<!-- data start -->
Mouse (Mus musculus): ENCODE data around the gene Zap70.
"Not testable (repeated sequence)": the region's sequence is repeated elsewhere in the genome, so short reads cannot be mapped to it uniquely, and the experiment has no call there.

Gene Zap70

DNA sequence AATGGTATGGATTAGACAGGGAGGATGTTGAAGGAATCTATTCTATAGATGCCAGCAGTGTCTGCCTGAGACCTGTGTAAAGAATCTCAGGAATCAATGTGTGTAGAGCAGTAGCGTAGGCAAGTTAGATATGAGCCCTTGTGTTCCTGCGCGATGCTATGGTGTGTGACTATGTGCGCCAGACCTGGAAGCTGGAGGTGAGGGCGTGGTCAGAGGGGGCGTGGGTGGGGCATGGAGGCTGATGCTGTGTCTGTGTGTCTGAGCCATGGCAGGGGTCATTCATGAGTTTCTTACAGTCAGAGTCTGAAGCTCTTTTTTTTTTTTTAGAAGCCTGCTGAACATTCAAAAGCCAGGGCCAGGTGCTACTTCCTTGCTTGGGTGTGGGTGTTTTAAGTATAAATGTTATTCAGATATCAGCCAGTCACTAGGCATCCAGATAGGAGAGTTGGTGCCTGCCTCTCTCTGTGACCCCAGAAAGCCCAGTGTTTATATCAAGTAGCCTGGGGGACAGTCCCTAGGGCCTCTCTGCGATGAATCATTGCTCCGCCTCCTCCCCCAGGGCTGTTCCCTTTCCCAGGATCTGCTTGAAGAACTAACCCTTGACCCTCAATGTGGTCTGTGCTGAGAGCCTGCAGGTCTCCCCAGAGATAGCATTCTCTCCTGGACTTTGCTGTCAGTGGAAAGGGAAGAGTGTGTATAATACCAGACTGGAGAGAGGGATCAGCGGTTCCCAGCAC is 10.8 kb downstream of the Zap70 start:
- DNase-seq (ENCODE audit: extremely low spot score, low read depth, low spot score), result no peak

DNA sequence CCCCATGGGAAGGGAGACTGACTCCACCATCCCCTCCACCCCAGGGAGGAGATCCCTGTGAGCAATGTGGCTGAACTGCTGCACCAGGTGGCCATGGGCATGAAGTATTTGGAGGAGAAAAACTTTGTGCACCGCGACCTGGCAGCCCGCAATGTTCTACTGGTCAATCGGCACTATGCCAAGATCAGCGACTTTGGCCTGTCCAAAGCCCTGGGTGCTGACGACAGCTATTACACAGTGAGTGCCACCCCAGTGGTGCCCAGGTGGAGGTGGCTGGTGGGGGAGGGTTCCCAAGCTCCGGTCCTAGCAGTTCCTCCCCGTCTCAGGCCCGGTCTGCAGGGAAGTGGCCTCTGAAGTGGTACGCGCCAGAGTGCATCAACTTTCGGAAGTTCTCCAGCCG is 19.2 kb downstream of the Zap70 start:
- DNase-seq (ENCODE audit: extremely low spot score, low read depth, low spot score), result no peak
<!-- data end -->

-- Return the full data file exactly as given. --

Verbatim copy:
Mouse (Mus musculus): ENCODE data around the gene Zap70.
"Not testable (repeated sequence)": the region's sequence is repeated elsewhere in the genome, so short reads cannot be mapped to it uniquely, and the experiment has no call there.

Gene Zap70

DNA sequence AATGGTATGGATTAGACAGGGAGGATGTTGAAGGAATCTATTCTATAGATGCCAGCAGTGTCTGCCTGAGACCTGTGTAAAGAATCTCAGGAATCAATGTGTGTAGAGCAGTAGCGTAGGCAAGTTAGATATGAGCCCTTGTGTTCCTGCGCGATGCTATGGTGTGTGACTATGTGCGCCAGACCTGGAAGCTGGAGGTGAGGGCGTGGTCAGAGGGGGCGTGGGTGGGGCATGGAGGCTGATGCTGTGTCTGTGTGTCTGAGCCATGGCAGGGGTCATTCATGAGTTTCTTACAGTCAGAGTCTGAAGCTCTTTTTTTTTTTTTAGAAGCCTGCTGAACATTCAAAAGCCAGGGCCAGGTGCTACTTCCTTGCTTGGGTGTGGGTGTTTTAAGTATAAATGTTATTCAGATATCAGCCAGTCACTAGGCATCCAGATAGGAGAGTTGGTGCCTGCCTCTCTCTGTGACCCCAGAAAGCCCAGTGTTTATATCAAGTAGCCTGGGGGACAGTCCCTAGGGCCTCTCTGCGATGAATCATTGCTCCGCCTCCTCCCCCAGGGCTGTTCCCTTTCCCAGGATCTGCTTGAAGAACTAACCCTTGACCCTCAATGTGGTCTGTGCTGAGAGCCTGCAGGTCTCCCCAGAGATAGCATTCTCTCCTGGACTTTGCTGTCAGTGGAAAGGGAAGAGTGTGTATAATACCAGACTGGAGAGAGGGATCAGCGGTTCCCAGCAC is 10.8 kb downstream of the Zap70 start:
- DNase-seq (ENCODE audit: extremely low spot score, low read depth, low spot score), result no peak

DNA sequence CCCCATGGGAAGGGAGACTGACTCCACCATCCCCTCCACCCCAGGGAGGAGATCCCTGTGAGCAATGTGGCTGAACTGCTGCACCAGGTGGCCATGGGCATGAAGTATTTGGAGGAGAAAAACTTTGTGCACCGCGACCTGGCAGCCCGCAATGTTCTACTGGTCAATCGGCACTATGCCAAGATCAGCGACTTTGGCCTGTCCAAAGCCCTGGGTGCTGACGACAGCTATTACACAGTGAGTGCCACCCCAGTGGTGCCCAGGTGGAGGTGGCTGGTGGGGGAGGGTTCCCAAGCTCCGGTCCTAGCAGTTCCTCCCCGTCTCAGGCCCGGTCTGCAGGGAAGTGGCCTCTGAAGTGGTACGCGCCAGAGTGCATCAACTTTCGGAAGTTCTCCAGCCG is 19.2 kb downstream of the Zap70 start:
- DNase-seq (ENCODE audit: extremely low spot score, low read depth, low spot score), result no peak